But I am going to choose to use a cell phone and to keep wearing my engagement ring. Because I can’t buy a locally made cell phone as an alternative, there’s no one who benefits from me not purchasing that one phone. I would be better off supporting organizations such as Human Rights Watch, which use their lobbying power to help change legislation to protect labor forces and get corporations (such as Apple and other electronics manufacturers) to own up to their supply chains and face monetary penalties for not doing so. 

That being said, I don’t need to go overboard on my consumption of retail goods in the first place. I realize that there are many other ways in which I could live my life “more ethically” and I try to think through purchases and understand what role I play in the world by being a consumer. I also do my best to research and understand what’s at stake with a particular issue, so that I’m not just hopping on a trendy, petition-signing bandwagon.

At the end of the day, I hope my compromises can be judged to be made with integrity, in the absence of perfection.  

did a slave harvest the cocoa in your candy bar?

I spend a lot of time thinking about the ethics of what I consume (and not just since reading Peter Singer’s book). I am constantly asking myself when I am at a store or a restaurant – how is this product more than just a thing to buy? How does it affect the environment, the hands that produced it, my health, etc. This is especially true for what I think of as luxury foods – the ones that we really don’t need to survive. High on that list is chocolate. 

Cocoa beans are grown in tropical climates – primarily West Africa and Latin America. West Africa is by far the largest producer, with 35% of the world’s supply of chocolate coming from Ivory Coast alone. Cocoa bean harvesting is hard work. Workers harvest pods from trees using machetes and then gather the pods in heavy sacks. Agricultural chemicals such as pesticides and fungicides are used on the trees, which exposes workers to detrimental health effects.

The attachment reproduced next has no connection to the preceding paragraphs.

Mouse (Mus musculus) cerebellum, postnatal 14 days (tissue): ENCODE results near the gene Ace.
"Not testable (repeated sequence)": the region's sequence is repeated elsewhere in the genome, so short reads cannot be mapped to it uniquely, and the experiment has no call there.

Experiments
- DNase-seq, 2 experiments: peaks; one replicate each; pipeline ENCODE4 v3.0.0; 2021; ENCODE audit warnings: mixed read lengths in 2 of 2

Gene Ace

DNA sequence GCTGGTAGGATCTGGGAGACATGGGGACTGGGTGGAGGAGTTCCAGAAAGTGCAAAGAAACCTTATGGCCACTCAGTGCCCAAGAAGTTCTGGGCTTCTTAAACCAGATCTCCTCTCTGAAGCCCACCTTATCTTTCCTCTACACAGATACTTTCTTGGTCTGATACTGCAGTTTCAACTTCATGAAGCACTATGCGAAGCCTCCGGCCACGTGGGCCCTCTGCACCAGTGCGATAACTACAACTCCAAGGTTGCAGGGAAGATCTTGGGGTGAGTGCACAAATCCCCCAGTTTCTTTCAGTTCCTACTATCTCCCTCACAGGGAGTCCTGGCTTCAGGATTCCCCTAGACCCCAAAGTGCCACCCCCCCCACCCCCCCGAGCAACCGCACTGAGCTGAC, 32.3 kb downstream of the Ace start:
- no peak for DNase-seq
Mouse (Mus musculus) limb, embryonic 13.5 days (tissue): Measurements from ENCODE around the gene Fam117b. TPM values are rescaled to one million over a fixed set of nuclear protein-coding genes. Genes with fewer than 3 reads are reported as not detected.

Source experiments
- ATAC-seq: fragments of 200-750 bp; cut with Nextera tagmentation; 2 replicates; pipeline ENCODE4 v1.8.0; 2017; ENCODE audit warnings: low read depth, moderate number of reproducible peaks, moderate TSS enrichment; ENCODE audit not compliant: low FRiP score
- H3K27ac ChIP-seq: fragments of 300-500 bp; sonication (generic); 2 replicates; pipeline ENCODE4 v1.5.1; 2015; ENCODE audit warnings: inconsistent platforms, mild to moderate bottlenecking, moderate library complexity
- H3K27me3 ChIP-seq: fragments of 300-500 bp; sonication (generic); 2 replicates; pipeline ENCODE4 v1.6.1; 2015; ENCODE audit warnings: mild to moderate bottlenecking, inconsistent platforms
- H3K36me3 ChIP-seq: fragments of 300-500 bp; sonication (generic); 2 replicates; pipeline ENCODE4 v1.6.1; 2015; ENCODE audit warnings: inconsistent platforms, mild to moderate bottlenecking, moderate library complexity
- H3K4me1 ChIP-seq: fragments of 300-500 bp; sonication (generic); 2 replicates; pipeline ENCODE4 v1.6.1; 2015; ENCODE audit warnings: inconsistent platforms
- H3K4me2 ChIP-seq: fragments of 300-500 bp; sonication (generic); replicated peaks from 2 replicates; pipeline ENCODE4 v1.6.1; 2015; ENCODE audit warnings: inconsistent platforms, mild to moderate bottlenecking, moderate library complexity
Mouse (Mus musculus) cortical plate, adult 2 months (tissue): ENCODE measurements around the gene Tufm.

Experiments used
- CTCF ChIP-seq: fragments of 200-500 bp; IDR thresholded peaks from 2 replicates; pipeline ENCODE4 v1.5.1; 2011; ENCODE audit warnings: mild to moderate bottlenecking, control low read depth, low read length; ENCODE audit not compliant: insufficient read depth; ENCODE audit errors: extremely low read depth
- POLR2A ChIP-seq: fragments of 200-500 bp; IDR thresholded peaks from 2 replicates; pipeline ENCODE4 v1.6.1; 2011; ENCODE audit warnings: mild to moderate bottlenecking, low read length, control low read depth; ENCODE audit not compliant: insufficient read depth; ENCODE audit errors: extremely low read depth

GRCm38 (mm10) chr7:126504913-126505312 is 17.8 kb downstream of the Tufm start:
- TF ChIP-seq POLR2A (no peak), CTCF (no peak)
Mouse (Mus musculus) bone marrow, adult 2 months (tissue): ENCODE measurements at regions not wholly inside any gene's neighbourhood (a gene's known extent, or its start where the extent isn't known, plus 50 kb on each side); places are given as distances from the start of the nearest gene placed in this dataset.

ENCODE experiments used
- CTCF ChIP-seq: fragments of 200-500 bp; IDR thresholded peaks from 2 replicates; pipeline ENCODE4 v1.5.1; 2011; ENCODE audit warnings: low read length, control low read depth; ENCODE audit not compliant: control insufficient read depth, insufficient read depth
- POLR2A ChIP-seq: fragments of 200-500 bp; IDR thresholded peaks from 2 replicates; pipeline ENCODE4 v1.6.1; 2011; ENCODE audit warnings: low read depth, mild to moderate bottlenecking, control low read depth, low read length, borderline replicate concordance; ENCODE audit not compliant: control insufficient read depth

But who is doing that work? Too often, the unsettling answer is forced/slave labor, including children under age 12. Add the difficult and unsafe nature of the work to the conditions of extreme poverty (malnourishment and unsanity conditions) as well as a lack of access to education and the threat of physical violence, and you have major violations of International Labour Organization (ILO) standards, particularly for children. The minimum age for children to work is 15, and the rule is 18 for hazardous jobs – and harvesting chocolate with machetes and being sprayed with chemicals qualifies as hazardous.

Thousands of trafficked children working in the cocoa industry have been documented, leading to enough debate that in 2001, the industry started making promises that it would work to eliminate child or forced labor/slavery from its supply lines. These promises were voluntary, and done in response to a legislative battle. In 2001, Senator Tom Harkin and Representative Eliot Engel introduced an amendment to an agricultural bill that would give the FDA resources to create a label that would indicate that no child labor was used in the creation of that product. The bill passed in the house, but was stalled in the Senate due to intense industry lobbying. 

Rather than have the bill pass, the industry negotiated what’s known as the Harkin-Engel Protocol in September 2001. The industry (including 8 major chocolate companies) set July 2005 as a deadline to establish credible standards as they related to adult forced labor and “the worst forms of child labor.”